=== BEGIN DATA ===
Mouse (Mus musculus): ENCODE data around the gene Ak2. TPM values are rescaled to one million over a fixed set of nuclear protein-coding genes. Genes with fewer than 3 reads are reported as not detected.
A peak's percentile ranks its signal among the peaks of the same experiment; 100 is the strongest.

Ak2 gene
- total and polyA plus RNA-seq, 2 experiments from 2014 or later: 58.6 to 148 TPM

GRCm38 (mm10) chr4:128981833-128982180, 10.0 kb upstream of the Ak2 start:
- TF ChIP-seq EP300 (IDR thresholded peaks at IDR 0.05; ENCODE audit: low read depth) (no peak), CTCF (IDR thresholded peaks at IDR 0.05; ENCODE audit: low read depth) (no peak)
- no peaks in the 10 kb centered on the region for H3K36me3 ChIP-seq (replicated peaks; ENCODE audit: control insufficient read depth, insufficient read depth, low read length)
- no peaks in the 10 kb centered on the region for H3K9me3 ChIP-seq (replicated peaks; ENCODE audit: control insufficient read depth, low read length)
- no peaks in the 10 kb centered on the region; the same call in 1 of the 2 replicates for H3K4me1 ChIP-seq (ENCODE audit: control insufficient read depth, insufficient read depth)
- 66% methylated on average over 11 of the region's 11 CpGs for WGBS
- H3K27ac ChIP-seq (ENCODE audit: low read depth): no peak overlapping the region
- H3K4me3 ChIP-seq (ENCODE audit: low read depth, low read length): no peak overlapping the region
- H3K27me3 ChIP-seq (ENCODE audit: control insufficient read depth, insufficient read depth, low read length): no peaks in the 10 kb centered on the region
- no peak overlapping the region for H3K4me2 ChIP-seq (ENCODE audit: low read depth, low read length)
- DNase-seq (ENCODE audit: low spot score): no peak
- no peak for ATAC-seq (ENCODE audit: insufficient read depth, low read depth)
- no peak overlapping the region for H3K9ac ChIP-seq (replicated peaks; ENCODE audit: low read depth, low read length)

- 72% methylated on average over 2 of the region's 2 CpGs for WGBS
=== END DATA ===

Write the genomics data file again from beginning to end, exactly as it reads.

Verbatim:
Mouse (Mus musculus): ENCODE data around the gene Ak2. TPM values are rescaled to one million over a fixed set of nuclear protein-coding genes. Genes with fewer than 3 reads are reported as not detected.
A peak's percentile ranks its signal among the peaks of the same experiment; 100 is the strongest.

Ak2 gene
- total and polyA plus RNA-seq, 2 experiments from 2014 or later: 58.6 to 148 TPM

GRCm38 (mm10) chr4:128981833-128982180, 10.0 kb upstream of the Ak2 start:
- TF ChIP-seq EP300 (IDR thresholded peaks at IDR 0.05; ENCODE audit: low read depth) (no peak), CTCF (IDR thresholded peaks at IDR 0.05; ENCODE audit: low read depth) (no peak)
- no peaks in the 10 kb centered on the region for H3K36me3 ChIP-seq (replicated peaks; ENCODE audit: control insufficient read depth, insufficient read depth, low read length)
- no peaks in the 10 kb centered on the region for H3K9me3 ChIP-seq (replicated peaks; ENCODE audit: control insufficient read depth, low read length)
- no peaks in the 10 kb centered on the region; the same call in 1 of the 2 replicates for H3K4me1 ChIP-seq (ENCODE audit: control insufficient read depth, insufficient read depth)
- 66% methylated on average over 11 of the region's 11 CpGs for WGBS
- H3K27ac ChIP-seq (ENCODE audit: low read depth): no peak overlapping the region
- H3K4me3 ChIP-seq (ENCODE audit: low read depth, low read length): no peak overlapping the region
- H3K27me3 ChIP-seq (ENCODE audit: control insufficient read depth, insufficient read depth, low read length): no peaks in the 10 kb centered on the region
- no peak overlapping the region for H3K4me2 ChIP-seq (ENCODE audit: low read depth, low read length)
- DNase-seq (ENCODE audit: low spot score): no peak
- no peak for ATAC-seq (ENCODE audit: insufficient read depth, low read depth)
- no peak overlapping the region for H3K9ac ChIP-seq (replicated peaks; ENCODE audit: low read depth, low read length)

- 72% methylated on average over 2 of the region's 2 CpGs for WGBS